It’s either one of my most admirable or most infuriating characteristics. Spin it positively and it’s why I’m a good surgeon; spin it negatively and it’s the cause of one of my and Mary’s standard disagreements.
I’m persnickety, says her. I’m precise, says me.
Getting it right, not close, but right, matters. Choosing the right word, straight lines, accurate statements, correct recollections, careful differentiation between opinions and facts; all these make a difference to me.
OCD? I don’t think so. Fussy? Yes. Demanding? Certainly. Paralyzed by it? Not at work, rarely at home, never on the trout stream.
I believe in science. I trust the scientific method when applied carefully, rationally and with a large dose of skepticism. Empirical evidence must be accommodated in an argument, not ignored. I’m particularly cranky when people disregard solid, carefully curated data or believe sloppy, shoddy data. If there’s a compelling political or other reason to make a choice in policy that ignores or is at odds with the science, that may be OK, but admit it, don’t pretend the science or facts are not true.
Imprecision in the use of medical terms can, at best, be confusing and, at worst, dangerous.
You may have heard the terms “heart attack” and “cardiac arrest” used interchangeably, whether from a friend, your favorite medical drama or a movie. But they’re terms for two very different medical conditions that affect the heart.
A heart attack is when blood-flow through the coronary arteries, the heart’s fuel lines, is unable to satisfy the heart muscle’s demands for oxygen and fuel. This can occur for many reasons, the most common, when the coronary arteries become clogged because blood elements gel at the site of a plaque or fatty deposit, that has ruptured, exposing its sticky interior material and solidifying the passing blood.
Another type of heart attack occurs when a tightly narrowed coronary artery can’t allow enough blood to flow by at a time when exercise, stress, or other events demand more work from the heart than the resting fuel supply can support. We’ve all had a car that runs great at idle, but step on the gas to speed up and the thing stalls or sputters. Heart attacks while shoveling heavy snow are often of this variety.
During a heart attack, the heart muscle is starved to death. How much dies, how able neighboring cells can pick up the slack, is key to determining short-term survival and long-term disability. It’s why rapid attention at a heart center is so important.
In cardiac arrest, the heart’s main function, circulating blood to all the body’s organs, suddenly is compromised. Usually because of a sudden problem with the heart’s electrical system but it can be from certain catastrophic mechanical events like big blood vessels rupturing or the heart being strangled by fluid building up around it in the heart sac or pericardium.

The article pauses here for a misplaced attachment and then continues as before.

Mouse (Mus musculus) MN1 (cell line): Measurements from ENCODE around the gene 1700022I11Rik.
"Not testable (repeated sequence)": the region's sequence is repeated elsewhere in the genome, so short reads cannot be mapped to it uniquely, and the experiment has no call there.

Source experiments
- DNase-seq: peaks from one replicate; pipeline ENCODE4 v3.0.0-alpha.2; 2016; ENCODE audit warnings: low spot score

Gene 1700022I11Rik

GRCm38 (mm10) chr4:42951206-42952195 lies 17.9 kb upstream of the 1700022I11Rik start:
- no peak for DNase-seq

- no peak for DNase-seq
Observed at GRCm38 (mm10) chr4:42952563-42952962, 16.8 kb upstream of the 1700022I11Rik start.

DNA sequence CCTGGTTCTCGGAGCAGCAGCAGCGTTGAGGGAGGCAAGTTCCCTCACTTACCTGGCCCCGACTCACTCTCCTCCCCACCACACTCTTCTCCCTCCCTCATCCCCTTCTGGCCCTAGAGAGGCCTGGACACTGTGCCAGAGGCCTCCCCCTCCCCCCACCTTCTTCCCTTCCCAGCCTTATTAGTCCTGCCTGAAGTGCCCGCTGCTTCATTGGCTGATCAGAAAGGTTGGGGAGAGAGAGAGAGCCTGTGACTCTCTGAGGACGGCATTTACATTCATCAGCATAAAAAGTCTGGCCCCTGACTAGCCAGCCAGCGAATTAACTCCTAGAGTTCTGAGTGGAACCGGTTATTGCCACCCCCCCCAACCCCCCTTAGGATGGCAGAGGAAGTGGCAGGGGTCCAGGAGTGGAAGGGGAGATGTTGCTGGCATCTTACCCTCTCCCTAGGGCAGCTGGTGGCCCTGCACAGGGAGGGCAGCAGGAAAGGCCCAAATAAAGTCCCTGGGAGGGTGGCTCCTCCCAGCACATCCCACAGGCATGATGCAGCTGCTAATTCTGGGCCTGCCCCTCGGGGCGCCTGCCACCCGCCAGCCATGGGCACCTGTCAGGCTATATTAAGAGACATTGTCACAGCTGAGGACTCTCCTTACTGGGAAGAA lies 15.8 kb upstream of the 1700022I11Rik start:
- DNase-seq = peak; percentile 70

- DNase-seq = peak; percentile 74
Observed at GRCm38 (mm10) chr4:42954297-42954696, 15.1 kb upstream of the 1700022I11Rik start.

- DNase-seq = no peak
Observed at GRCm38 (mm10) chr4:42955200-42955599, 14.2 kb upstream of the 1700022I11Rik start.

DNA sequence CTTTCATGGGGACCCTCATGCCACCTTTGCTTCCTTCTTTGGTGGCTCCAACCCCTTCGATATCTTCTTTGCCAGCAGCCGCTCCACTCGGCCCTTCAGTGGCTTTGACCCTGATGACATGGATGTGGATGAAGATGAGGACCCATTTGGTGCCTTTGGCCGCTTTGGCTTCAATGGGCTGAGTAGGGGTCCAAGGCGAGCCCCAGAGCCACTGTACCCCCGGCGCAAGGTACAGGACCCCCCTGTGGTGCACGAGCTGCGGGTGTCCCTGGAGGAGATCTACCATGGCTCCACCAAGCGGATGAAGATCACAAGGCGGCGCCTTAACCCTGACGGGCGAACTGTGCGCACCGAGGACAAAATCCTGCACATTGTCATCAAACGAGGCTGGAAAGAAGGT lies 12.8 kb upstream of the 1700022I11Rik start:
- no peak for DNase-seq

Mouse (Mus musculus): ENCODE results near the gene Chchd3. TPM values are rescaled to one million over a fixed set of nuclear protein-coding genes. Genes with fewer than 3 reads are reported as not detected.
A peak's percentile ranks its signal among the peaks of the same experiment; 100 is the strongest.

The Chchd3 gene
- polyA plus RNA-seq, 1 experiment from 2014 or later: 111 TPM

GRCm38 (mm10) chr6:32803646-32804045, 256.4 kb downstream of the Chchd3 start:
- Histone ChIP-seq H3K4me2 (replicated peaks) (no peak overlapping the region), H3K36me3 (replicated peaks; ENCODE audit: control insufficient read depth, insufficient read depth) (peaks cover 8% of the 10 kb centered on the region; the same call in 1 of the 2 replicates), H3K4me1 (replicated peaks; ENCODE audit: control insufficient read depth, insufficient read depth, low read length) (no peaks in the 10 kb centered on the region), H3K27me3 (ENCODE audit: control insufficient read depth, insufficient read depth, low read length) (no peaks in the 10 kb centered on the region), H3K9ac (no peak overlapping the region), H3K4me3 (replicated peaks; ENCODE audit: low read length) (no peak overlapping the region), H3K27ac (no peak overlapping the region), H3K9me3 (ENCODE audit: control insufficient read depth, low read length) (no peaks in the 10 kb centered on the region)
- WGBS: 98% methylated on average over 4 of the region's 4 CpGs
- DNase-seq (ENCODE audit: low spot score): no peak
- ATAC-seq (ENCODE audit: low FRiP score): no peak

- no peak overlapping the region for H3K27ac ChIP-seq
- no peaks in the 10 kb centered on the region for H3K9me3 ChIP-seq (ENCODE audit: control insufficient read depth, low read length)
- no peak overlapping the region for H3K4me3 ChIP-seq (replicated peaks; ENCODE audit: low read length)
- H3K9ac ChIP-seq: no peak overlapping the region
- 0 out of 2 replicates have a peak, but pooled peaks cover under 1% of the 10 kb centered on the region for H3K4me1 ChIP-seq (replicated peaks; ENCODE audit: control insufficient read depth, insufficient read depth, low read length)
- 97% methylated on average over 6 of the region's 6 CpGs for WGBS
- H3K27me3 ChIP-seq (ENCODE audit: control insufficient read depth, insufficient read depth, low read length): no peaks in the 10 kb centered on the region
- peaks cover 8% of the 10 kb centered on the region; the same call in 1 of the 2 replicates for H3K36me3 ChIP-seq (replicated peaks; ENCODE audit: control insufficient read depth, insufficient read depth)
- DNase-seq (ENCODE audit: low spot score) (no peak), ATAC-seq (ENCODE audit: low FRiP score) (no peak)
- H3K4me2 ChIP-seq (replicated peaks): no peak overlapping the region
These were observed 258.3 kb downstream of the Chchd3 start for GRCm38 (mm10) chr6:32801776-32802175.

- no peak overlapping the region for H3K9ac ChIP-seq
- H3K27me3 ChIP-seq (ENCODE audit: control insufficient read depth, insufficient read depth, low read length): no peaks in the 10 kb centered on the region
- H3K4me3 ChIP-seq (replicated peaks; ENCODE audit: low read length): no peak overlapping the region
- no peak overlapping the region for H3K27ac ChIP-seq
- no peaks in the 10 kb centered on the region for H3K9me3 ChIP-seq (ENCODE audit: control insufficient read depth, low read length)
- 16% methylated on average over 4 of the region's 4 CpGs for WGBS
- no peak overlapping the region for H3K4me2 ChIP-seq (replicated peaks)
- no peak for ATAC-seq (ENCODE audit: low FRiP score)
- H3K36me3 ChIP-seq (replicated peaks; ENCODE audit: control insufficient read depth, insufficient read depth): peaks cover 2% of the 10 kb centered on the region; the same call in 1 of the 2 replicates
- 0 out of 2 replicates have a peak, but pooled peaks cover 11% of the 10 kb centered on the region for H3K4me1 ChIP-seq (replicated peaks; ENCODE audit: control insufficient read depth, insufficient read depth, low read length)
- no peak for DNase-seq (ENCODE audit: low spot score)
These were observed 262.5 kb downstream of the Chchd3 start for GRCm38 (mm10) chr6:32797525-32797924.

With a cardiac arrest the whole body starts to starve to death as lack of blood circulation keeps oxygen and fuel from getting to all organs and tissues, not just to the heart. It’s why cardiac arrest kills in minutes.
What’s the connection between the two? The most common cause of cardiac arrest is a dangerous irregular, uncoordinated heart rhythm that occurs when starving heart muscle cells, in their death throes, become electrically irritable and take over pacing responsibilities from normal heart cells.
Symptoms of a heart attack usually include chest discomfort, pain in the left arm, shortness of breath or trouble breathing, nausea and vomiting and a sense of impending doom.
During cardiac arrest, the heart suddenly stops pumping blood to different parts of the body and you collapse as your pulse and breathing stop. Immediately before this, you might feel chest pain, dizziness or have trouble breathing, but not for long, you’re about to pass out. Some people who go into cardiac arrest don’t experience any symptoms, and the medical term for this is sudden cardiac death.
Every second counts when someone goes into cardiac arrest.
If you believe someone is having a heart attack or has gone into cardiac arrest call 911 immediately. In the case of cardiac arrest, performing cardiopulmonary resuscitation (CPR) can help save a life until medical help arrives by keeping blood flowing to the brain.
The best way to prevent both a heart attack and cardiac arrest is to take good care of your heart. We’ll keep talking about this, especially in February, heart month.
Dr. Alfred Casale is chairman of surgery for the Geisinger Heart Institute, co-director of the Cardiovascular Service Line for the Geisinger Health System and Associate Chief Medical Officer of the Geisinger Health System and Chair of the Geisinger Heart Institute. Readers may write to him via [email protected]